Samsung, king of the multiple devices, looks like they will be sending the U.S. a metal clad beauty, the Samsung (SM-A700H) A7 model… but without the availability of LTE, according to the FCC filing. These FCC filings are vague, at best, however our source can tell that it only supports GSM and W-CDMA networks – with no mention whatsoever of any 4G LTE support… which is very strange for a device coming to the U.S.
The Samsung model A7 (SM-A7009) that went through China's FCC equivalent, TENNA last week, definitely showed signs of LTE capabilities, albeit, for the Chinese networks. If you were hoping to get a Samsung A7 in the U.S., we can only hope that by the time it gets here things may change – Samsung is known for releasing several variants of the same phone and the Samsung A7 is expected to land in stores around the world and the U.S. seems like a lock.
This Samsung clan consists of the A3, A5 and A7, but not much information was known about the devices, although additional info is starting to surface about the A7. It is a great looking device, a real high-end looking smartphone, but some of the specifications show it to be more a midrange device. The A7 is said to be sporting a 5.5-inch Full HD Super AMOLED display with a resolution 1920 x 1080 pixels, a Snapdragon 64-bit 615 chip set and possibly a 12MP main camera. It does have a respectable 2GB of RAM, but only 16GB of internal storage – Samsung generally does include a microSD card slot for expansion, but there is no mention of one so far.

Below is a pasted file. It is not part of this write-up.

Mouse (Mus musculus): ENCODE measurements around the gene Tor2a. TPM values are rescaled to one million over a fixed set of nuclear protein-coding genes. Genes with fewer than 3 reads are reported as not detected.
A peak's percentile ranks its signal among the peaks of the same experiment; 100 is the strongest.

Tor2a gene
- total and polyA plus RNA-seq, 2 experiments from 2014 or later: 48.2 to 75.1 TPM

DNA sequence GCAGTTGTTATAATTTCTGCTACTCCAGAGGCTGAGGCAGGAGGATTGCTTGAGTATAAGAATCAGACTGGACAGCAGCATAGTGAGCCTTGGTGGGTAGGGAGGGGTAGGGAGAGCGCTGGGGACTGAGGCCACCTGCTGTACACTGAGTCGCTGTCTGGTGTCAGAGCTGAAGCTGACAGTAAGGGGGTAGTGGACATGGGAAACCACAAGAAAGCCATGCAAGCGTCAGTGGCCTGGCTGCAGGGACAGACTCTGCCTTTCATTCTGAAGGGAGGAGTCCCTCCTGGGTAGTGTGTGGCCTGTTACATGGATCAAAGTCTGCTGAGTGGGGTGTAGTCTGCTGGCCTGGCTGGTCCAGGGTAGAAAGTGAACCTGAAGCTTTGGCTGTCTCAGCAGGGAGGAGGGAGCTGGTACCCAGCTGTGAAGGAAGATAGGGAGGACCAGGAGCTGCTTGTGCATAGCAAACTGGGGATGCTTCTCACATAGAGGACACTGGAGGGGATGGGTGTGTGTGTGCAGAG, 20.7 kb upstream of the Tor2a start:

We are not sure what Samsung is hoping to accomplish with this A series – the Galaxy Alpha was a beautiful design, but was a little overpriced of its specifications. Now the specifications have changed – the display actually improved – but what kind of price range are we looking at, and what market segment is Samsung going after? We know that the A7 will keep the metal body and we now know some of the specifications, but if it only comes with 16GB of storage, no LTE capability, presumably a lower price than the Galaxy Alpha, then why is it coming to the U.S.?
As with a FCC specs, there are more questions than answers, but we will keep our ears open and let you know if we hear anything. Please hit us up on our Google+ Page and let us know what you think about the Samsung A series… anybody interested… as always, we would love to hear from you.